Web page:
The end of another school year. Soon I will join 647 seniors as they assemble in the basement of our War Memorial excited and anxious. They will don awkward robes of a bygone era, repeatedly struggle to adjust un-wearable caps and nervously wait for further instructions. Some have concealed cans of silly string and bottles of bubbles for future use during the ceremony. As one of the graduation marshals, I will do my best to detect and confiscate said items, in order to maintain a level of dignity befitting the occasion. This is my 20th graduation. I’ve listened to speeches from Board of Education members, principals, teachers, class presidents and of course, valedictorians and salutatorians. They all attempt to convey meaning and significance. To be honest, my criteria of a good speech has been reduced to a single word over the years: brevity.
However, this graduation will be different. Because in addition to my customary role of marshal, today I am also a father of one of the 647 assembled. How is this event magnified by my daughter’s participation? Most of the words today will focus on the perseverance and accomplishments of the students assembled. Another theme will be to pay tribute to the significant relationships that transpired between teachers and students over the course of thirteen years. However, my thoughts are with the parents here today. Apprehensive about what lies ahead for their sons and daughters, they’ll sit proud, emotional and somewhat exhausted by the preparation that preceded this event.
For parents it all began at a door: to a school bus, schoolhouse or classroom. Parents were forced to take a leap of faith. This leap required us to formulate a trust relationship with our schools. This I believe is the most significant public trust relationship in our society. While other public sector connections are significant, the link between schools and the public is relational. The most precious resource of this nation is the children that we send through its education system. I vividly remember that first day and week that our daughter jumped on the bus to attend school. I also remember my wife following that bus on its route to school everyday for the first two weeks of school. She practiced trust but verify, long before Ronald Reagan formulated it into a foreign policy. Our goal is to more than simply have them safely returned to us at the end of the day. (Although, truth be told, that would have been enough on that first day.) While parents anticipate and appreciate measurable intellectual development, motivation, discipline and resolve, our true hope is that educators inspire our students, support us in our efforts and love our children.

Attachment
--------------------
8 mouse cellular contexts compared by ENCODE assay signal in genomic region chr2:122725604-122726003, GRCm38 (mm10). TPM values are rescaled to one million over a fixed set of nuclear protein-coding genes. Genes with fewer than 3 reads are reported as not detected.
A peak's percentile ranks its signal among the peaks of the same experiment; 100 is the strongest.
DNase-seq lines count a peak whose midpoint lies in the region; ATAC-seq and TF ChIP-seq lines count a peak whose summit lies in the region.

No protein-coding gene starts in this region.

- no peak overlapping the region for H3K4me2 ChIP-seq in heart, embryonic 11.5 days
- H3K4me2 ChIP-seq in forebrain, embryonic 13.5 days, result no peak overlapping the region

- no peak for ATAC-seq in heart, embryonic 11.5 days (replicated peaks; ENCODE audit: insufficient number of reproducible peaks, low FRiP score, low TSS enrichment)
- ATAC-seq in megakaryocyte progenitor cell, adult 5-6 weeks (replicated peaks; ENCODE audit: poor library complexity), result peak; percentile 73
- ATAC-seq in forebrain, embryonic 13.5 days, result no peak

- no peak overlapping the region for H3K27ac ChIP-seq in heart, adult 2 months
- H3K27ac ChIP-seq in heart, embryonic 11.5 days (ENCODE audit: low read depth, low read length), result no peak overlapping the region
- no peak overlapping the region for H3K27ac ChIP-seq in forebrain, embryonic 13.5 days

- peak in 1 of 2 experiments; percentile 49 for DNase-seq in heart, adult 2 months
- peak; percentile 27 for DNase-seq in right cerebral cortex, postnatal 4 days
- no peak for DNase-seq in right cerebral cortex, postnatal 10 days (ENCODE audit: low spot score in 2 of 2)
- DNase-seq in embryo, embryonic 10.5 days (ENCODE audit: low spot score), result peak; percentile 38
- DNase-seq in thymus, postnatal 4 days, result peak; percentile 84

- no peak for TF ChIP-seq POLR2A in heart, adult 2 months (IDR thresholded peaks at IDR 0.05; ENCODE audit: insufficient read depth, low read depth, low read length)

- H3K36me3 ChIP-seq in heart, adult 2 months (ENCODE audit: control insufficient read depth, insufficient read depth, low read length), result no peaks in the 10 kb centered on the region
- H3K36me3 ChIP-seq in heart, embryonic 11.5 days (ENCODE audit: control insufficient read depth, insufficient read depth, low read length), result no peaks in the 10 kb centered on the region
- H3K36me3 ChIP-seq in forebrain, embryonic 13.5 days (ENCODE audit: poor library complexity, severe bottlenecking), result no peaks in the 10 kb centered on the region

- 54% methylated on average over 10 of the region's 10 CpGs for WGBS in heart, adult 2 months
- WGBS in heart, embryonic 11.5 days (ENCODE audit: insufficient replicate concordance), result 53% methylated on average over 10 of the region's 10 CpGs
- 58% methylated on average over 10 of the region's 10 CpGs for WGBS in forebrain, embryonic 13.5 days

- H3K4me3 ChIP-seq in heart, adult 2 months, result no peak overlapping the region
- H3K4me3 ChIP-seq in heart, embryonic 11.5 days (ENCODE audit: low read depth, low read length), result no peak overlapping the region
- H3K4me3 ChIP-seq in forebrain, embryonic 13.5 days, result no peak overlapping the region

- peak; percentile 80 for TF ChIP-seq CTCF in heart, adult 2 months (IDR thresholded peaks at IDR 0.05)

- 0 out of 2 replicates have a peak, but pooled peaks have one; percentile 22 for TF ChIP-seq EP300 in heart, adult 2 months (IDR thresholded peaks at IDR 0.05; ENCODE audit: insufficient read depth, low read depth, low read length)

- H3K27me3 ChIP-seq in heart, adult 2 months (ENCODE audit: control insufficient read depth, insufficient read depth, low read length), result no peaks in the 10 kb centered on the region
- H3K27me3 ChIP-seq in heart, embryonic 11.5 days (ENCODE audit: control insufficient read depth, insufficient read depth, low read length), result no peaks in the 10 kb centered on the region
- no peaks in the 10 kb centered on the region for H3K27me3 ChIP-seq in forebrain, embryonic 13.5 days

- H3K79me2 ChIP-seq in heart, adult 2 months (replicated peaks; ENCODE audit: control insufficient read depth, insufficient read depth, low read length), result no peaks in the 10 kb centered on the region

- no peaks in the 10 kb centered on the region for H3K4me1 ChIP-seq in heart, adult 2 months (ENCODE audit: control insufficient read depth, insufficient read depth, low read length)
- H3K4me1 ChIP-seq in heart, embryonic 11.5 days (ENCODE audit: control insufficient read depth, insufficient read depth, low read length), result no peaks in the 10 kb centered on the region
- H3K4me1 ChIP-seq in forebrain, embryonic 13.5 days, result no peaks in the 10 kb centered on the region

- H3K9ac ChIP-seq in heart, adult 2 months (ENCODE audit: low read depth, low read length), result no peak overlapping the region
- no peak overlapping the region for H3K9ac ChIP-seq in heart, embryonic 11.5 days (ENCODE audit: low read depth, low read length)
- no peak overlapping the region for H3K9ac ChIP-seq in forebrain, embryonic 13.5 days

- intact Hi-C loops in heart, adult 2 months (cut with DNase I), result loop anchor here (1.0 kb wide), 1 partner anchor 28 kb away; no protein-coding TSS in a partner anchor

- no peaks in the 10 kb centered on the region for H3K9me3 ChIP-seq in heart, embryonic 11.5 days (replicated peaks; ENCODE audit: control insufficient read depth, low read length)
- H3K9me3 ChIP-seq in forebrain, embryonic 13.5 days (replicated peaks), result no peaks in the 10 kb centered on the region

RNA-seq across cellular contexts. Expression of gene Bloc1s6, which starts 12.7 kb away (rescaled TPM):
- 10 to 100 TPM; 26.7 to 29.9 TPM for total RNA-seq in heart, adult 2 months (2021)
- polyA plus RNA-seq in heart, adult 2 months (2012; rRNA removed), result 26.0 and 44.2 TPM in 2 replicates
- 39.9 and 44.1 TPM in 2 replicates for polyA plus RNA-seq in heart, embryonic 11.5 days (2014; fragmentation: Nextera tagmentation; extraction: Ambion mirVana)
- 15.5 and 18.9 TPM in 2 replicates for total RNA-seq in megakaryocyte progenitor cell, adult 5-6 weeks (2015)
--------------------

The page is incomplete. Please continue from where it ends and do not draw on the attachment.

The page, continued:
This relationship is often overlooked when we assess education today. We focus on the measurable; graduation rates, test scores, AP opportunities. But as I look back on my daughter’s experience, I thank every one of those educators who in ways both large and small, helped her along in her development. While I was dazzled by a few, disagreed with some, and frustrated with others, I appreciate them all. She’s being returned to us today. Returned to be set free, where she will embark on new challenges, face and overcome new obstacles and experience new successes. She, like thousands of other graduates throughout the country, is a spectacular “product” of our public education system.
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